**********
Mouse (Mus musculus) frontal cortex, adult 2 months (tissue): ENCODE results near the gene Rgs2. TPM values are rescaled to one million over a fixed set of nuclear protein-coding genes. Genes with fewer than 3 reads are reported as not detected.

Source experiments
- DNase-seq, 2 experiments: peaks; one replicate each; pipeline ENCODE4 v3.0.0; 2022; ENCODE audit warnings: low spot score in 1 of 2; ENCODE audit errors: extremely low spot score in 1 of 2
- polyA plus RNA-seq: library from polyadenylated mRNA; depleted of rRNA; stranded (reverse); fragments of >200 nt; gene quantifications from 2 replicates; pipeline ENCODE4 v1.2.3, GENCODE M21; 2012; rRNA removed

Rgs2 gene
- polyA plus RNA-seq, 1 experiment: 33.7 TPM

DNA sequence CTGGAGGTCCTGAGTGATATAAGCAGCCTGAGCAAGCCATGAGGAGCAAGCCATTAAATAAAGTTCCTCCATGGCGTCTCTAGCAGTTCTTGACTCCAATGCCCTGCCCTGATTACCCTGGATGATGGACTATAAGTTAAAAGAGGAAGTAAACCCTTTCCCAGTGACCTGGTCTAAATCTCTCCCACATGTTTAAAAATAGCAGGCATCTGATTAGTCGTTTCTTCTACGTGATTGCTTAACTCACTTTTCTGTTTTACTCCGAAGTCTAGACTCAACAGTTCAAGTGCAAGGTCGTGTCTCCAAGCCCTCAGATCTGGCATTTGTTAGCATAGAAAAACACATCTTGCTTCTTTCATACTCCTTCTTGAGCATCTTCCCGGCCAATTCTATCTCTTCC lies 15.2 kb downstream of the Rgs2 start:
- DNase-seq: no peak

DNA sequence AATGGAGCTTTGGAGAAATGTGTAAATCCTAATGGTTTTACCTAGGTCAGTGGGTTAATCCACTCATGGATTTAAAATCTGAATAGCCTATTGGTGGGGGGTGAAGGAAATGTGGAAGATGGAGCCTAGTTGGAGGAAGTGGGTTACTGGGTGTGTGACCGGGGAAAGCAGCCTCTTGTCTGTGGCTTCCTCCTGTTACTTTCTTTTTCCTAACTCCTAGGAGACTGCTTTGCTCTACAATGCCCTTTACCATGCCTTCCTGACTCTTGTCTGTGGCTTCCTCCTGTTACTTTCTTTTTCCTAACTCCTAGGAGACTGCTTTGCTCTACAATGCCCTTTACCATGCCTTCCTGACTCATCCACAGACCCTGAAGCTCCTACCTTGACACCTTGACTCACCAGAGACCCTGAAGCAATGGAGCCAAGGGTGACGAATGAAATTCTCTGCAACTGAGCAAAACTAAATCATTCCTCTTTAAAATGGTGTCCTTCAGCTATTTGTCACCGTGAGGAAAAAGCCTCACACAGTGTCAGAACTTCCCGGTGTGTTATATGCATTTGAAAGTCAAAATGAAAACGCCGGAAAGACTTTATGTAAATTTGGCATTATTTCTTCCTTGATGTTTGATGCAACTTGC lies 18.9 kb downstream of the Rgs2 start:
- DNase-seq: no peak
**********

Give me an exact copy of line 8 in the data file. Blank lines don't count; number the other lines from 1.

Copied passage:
- DNase-seq: no peak